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Divine Mercy Sunday: The Lord's Mercy for Thomas and for Us.

Today, on the Second Sunday of Easter, the Church focuses in a particular way on Our Lord's mercy. Pope Saint John Paul II entitled this Sunday as Divine Mercy Sunday. Devotees of Saint Faustina are undoubtedly familiar with the image of Jesus' Divine Mercy with the phrase beneath, “Jesus, I trust in you!” At first glance, we might wonder how this theme fits with the Scriptures read in the Liturgy of the Word. Is “Doubting Thomas” a sign of the Lord's Divine Mercy? As peculiar as that might seem, I believe it is true!

First of all, what does “Divine Mercy” mean? What does simple “mercy” mean? In Latin, the word is misericordia, which describes a movement of the heart out of pity for another. When we pray together at the beginning of Mass, “Lord have mercy; Christ have mercy,” we are beseeching God, “Have pity on us!” This is different than asking for something owed to us. When we earn something good for ourselves and are rewarded, we don't call it mercy, but justice. Mercy, however, is born out of an excess, something not owed. When someone is moved to pity the situation of another, it is an overflowing of love and not merely justice. We call the mercy of God “divine” in respect to its source and its infinite value. We will shortly revisit how God chooses to bestow His Divine Mercy.

The Gospel of John today describes Jesus miraculously appearing to the Apostles in the locked upper room and the subsequent conversion of Thomas. The Apostle Thomas is a curious character within the Gospels. He gets less coverage than Peter, James, John, or Judas. Of the few stories in which Thomas is named specifically, today's Gospel reading is the most memorable. When the other Apostles say to him, “We have seen the Lord,” he reacts with skepticism. Though a number of his close peers have delivered the truth to him, Thomas refuses to believe them. His skepticism is so ingrained that he insists he will remain doubtful until he can physically touch Jesus' very wounds.

Caravaggio's "The Incredulity of Saint Thomas" (1601-2)

Is Thomas wrong to doubt? Yes and no. On one hand, it was reasonable for him not to understand. He knows that Jesus was crucified; and perhaps was still in shock over the death of his friend. On the other hand, Thomas has seen Jesus perform miracle upon miracle. He knows that the Lord has raised the dead to life. He has even heard Jesus foretell His own death. So when the other Apostles proclaim the resurrection, Thomas should have believed them. Skepticism, which really aims to be satisfied by truth, ironically kept Thomas from accepting the truth.

Here is where Our Lord demonstrates His mercy to Thomas. He does not allow him to persist in doubt and unbelief. When Jesus appears again, He does not rebuke Thomas, but invites him, saying, “Peace be with you... do not be unbelieving, but believe.” Jesus even offers his very wounds to satisfy Thomas' doubt. In response, Thomas not only submits himself to true belief, but he cries out the beautiful proclamation, “My Lord and my God!” Thomas is no longer a skeptic or a doubter, but a believer. Because of his belief in the risen Lord, he is saved. Therefore, the Church does not call him “Doubting Thomas”, but Saint Thomas.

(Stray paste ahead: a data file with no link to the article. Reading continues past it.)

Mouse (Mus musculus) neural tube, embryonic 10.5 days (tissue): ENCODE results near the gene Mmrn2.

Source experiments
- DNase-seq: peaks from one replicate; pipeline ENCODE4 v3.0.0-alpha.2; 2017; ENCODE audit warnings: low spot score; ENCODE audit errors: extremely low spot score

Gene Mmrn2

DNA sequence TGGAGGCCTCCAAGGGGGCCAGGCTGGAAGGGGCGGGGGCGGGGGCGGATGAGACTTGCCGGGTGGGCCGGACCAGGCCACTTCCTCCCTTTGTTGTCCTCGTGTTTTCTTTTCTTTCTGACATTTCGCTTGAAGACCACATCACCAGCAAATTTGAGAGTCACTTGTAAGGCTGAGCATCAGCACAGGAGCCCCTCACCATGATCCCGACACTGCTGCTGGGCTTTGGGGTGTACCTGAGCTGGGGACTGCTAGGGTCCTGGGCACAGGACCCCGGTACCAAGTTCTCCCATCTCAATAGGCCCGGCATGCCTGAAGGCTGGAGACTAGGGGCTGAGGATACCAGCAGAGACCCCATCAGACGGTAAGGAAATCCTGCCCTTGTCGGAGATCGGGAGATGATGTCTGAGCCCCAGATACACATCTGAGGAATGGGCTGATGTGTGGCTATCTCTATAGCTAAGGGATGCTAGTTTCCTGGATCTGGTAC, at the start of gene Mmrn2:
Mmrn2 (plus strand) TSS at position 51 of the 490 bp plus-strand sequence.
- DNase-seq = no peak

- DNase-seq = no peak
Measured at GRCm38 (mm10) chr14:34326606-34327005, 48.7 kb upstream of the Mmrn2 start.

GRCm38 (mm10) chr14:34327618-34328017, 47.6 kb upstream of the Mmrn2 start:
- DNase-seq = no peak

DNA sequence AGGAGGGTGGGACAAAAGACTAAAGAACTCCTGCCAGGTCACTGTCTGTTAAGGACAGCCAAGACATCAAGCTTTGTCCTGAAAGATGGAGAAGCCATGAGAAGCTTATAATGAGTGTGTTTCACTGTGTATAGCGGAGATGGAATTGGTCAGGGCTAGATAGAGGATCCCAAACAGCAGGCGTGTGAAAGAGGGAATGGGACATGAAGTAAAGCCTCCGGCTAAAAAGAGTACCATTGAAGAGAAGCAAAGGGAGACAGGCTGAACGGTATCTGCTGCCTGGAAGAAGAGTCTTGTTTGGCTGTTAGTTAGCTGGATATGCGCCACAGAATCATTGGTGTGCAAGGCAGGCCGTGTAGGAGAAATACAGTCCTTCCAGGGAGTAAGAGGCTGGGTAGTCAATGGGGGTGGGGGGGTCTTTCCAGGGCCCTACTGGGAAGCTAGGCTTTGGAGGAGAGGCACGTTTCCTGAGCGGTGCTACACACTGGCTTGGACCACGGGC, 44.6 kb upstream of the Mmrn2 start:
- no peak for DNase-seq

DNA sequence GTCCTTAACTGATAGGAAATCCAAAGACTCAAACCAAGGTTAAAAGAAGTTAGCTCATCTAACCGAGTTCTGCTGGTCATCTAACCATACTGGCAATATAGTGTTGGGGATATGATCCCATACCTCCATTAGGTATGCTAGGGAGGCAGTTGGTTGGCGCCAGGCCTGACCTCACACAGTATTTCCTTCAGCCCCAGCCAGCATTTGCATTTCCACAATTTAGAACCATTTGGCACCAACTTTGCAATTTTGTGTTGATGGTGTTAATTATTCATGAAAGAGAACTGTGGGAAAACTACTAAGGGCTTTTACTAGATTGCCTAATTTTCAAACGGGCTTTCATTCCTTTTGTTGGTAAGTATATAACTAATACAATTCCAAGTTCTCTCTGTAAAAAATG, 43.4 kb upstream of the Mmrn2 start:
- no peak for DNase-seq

The first reading from the Acts of the Apostles makes a still deeper connection between belief and mercy. It describes the ministry of the Apostles, the early Church, as they cured many sick and afflicted people in the name of the Lord. The writer of Acts makes a connection between those healed and “believers in the Lord.” The mercy of God, manifested by healing, is both a result of faith and a means of inspiring new belief. Thus, as the believers come to the Church and receive healing, non-believers see and begin to themselves believe. In the psalm, we give praise and thanks to God because His mercy and His love last forever.

Today, the Gospel invites us to join the Apostles in the upper room. We can look at ourselves and analyze our own belief in God. In our daily lives, are we believers in God's mercy? I hope so! Although, I am sure most of us have had experiences of personal doubts and questions from time to time. This should not be a cause for despair in itself. The Church does not ask us to give up our rational sense or cease to ask reasonable questions. Our belief in God is not opposed to reason; on the contrary, reason should always guide us to a deeper understanding of God.

What gives us hope is knowing that God wants us to believe! In His mercy, He gives us the Church with signs and wonders, sacraments and saints, to inspire our faith. For example, the very image of Divine Mercy came to the Church by a series of miraculous signs. The story of Saint Faustina, a poor and simple girl, demonstrates the way in which God reveals Himself even through the lowly. I would invite everyone to learn about her as a model of simple faith and belief.

Finally, the quickest way to grow in faith is to ask Our Lord to grant it to us. As we enter into the mystery of the Holy Eucharist at Mass, we may pray for an increase in faith. Our Lord wishes to give it to us. In His Divine Mercy, He wants to draw us to Himself, to heal us of our sins, and to fulfill us in every way. Perhaps we can make a simple prayer out of the words of Saint Thomas and Saint Faustina:

“Jesus, my Lord and my God, I trust in you!”


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